There are states that actively protect the medical and educational needs of their own residents. For example, the state of Texas even has its own medical school application system, the Texas Medical and Dental Schools Application Service (TMDSAS). They give unprecedented advantage to in-state applicants. Not only is it difficult to get in if you’re an out-of-state applicant but proving your Texas residency is also a tedious and tricky procedure if you wish to qualify as an in-state applicant. Texas has some of the cheapest medical schools in the US for both in-state and out-of-state students, so it is an attractive option for many medical school hopefuls. And while it is difficult to qualify as a Texas resident, it is possible to still get in as an out-of-state candidate and pay some of the cheapest tuition in the US.

You might be wondering how you can increase your acceptance chances as an out-of-state applicant. No doubt, the US is full of out of state friendly medical schools – look them up. Your number one priority should be figuring out if you are a good fit for the schools to which you are applying. Firstly, make sure your GPA and MCAT score at least match those of the previous year’s matriculants. Secondly, make sure that your professional and personal interests can relate to the school’s mission and overall education strategy. If your out-of-state school of choice focuses on research, reflect if your professional background demonstrates your interest in scientific research. If your school of choice openly promotes the importance of diversity and inclusion, it is very important to demonstrate your personal and professional dedication to these values. While being an out-of-state applicant to publicly funded medical schools is challenging, it is not impossible to get in.

If getting into medical school in your own state is much easier, why would anyone choose to attend school out of state?

With over 180 medical schools all over the country, you might be surprised to learn that some US states do not have their own medical schools. In this case, prospective medical students must look to apply as out-of-state applicants. There are also states like New Hampshire with a single, perfectly good medical school, Geisel School of Medicine, which has an overall success rate of 1.1%. As you can imagine, many residents of New Hampshire who want to attend medical school are also likely to apply to and eventually attend an out-of-state school. Remember, if you are applying to 10 or 15 schools in one application cycle, you are bound to apply to a few out-of-state schools.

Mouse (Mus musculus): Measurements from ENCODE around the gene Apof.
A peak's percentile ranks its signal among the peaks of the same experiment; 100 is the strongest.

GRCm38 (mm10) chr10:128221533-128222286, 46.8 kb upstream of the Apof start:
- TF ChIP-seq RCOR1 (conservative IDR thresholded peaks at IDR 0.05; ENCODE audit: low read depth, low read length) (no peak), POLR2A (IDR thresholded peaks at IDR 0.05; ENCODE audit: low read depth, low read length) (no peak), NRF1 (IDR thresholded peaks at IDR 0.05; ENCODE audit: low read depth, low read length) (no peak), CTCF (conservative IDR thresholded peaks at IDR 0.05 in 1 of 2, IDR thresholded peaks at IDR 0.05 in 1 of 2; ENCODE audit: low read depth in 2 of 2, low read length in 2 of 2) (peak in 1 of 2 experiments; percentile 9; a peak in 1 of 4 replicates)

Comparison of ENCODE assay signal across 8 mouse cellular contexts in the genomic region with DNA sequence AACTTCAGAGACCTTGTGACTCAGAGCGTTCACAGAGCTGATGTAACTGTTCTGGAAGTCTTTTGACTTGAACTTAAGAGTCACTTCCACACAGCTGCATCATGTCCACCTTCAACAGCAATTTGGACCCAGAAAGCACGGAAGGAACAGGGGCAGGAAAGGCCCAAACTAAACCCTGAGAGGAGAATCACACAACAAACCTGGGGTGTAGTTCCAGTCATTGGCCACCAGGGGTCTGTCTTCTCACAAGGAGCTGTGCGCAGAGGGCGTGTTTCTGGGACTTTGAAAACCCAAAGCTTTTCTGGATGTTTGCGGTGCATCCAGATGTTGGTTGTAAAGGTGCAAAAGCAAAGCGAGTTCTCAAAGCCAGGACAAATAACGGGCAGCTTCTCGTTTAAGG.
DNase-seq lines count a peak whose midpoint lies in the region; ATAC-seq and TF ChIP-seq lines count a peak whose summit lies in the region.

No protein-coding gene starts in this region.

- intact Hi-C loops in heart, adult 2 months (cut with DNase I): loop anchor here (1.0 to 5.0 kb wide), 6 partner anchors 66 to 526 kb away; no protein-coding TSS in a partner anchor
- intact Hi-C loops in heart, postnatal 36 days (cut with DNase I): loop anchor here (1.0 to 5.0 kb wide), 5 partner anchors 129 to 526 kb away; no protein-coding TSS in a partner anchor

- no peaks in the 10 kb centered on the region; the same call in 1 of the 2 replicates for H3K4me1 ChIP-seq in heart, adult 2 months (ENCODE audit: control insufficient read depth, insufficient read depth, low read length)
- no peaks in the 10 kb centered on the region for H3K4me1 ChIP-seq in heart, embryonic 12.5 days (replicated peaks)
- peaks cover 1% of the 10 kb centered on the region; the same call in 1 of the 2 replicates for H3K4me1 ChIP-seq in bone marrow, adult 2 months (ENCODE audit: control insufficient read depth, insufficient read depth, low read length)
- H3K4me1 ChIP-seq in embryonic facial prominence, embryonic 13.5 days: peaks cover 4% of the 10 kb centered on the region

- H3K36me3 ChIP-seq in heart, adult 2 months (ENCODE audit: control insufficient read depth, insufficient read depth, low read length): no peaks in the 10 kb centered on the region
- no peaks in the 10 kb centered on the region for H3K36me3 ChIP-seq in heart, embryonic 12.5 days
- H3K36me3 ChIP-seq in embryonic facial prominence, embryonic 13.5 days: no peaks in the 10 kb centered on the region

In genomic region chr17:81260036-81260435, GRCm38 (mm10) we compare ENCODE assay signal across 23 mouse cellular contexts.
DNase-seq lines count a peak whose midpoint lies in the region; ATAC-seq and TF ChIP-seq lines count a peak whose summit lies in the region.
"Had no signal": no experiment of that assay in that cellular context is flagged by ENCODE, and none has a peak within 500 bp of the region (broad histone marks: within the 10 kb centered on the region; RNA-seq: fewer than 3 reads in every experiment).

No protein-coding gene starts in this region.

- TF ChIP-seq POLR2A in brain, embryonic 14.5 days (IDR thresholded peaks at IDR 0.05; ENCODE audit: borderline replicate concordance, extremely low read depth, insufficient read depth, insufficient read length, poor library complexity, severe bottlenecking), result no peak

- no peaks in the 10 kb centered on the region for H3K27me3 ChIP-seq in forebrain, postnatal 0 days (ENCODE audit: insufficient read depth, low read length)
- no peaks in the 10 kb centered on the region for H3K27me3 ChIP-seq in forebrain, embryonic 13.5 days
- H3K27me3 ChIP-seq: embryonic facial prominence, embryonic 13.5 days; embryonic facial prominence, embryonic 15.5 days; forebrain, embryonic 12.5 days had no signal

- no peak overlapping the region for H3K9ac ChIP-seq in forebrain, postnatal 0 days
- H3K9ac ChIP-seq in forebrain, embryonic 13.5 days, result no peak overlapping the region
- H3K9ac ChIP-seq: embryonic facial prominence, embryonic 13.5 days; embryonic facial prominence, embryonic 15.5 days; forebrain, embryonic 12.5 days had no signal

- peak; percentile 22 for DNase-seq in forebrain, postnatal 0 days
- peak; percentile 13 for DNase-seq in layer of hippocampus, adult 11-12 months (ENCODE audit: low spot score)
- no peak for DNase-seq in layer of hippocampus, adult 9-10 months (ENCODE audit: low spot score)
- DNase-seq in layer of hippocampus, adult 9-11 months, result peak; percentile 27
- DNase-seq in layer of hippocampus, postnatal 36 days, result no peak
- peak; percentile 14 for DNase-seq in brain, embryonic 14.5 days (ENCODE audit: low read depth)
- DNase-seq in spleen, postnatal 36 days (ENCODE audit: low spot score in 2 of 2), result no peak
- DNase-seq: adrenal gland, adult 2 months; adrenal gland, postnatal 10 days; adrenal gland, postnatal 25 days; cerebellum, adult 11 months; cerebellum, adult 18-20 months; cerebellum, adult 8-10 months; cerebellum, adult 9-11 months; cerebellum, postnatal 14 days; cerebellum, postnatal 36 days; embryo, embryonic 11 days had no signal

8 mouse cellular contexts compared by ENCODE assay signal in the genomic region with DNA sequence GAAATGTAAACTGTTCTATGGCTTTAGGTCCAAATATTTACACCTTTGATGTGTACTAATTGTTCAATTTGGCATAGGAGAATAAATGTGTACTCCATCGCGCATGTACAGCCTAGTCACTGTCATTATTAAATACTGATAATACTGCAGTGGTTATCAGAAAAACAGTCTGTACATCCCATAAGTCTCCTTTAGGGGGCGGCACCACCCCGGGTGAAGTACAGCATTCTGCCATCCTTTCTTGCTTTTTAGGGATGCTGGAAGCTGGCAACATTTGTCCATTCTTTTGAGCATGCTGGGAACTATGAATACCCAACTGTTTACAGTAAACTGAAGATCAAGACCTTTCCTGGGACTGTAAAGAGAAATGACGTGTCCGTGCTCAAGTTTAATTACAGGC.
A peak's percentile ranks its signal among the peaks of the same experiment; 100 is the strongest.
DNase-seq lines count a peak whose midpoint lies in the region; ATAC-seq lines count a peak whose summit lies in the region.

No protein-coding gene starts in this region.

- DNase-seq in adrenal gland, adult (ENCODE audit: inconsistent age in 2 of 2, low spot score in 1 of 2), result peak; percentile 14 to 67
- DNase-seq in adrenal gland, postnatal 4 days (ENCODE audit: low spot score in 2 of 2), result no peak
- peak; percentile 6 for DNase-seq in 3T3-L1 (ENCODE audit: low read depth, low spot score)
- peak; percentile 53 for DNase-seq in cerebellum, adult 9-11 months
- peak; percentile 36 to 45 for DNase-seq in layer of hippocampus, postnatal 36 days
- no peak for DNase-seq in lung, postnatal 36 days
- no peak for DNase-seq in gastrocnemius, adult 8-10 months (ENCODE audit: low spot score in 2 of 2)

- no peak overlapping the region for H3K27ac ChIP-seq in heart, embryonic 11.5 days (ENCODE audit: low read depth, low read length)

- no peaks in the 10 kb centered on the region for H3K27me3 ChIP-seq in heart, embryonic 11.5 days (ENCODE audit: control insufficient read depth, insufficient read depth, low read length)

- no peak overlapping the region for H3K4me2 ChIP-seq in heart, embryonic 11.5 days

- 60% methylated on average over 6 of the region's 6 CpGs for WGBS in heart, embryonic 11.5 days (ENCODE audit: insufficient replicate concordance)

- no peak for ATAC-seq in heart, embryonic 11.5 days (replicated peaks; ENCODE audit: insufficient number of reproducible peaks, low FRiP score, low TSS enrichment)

So, should you apply to out-of-state public medical schools considering they are more expensive and more restricted to out-of-state applicants? Yes, you should. While location and cost are important considerations in choosing which medical school to attend, you must also consider the school’s mission and your own goals when you choose where to apply. Acceptance rates for out-of-state applicants in public medical schools vary from state to state, but you should know that over 39% of last year’s matriculants into US allopathic medical schools had out-of-state residency status.

If you are interested in applying to medical schools in Canada, keep in mind that most provinces do not have different tuition costs for out-of-province students. Medical schools in Quebec are the only exception to this rule. Out-of-province and international students pay higher tuition fees in these schools, but they are still cheaper than most tuition costs in Canada and the United States. Instead of asking for higher tuition, medical schools in Canada make the application process for out-of-province applicants more difficult. In some schools, out-of-province applicants have almost no chance of acceptance.

If you are an American applying to Canadian medical schools that accept US students, you will pay international tuition fees. However, keep in mind that your tuition costs as an international student in Canada will be lower or comparable to tuition costs in private US medical schools or as an out-of-state resident in public schools.

Want to learn more about out of state friendly medical schools? Check out our video:

Year of Study
The cost of attending medical school also depends on the year of study. In some medical schools, the cost of tuition fluctuates based on the year you’re in, tools you may need, exams you may need to complete, or textbooks you may require. While these changes are insignificant in most schools, you should still budget for them in your 4-year plan.

The first two pre-clerkship years tend to be cheaper than clerkship years. During clerkship and elective rotations, the tuition might not change significantly, but your personal expenditures will. For example, while during pre-clerkship years you can use public transit to get to and from school every day, using public transit can become problematic during clerkships. Traveling between rotations can become tricky if you do not own a car. Not only are you sometimes required to travel across town to get to your rotation on time, but your schedule may dictate you to show up for rotations at a time when public transit is limited or completely out-of-service, e.g. early hours of the morning or very late at night. Spending most of your day on a bus or a subway can be a bearable experience, but not when you are stressing out about making it to your rotation on time. Car costs are expensive, so make sure to budget for this option when you are planning how to pay for medical school.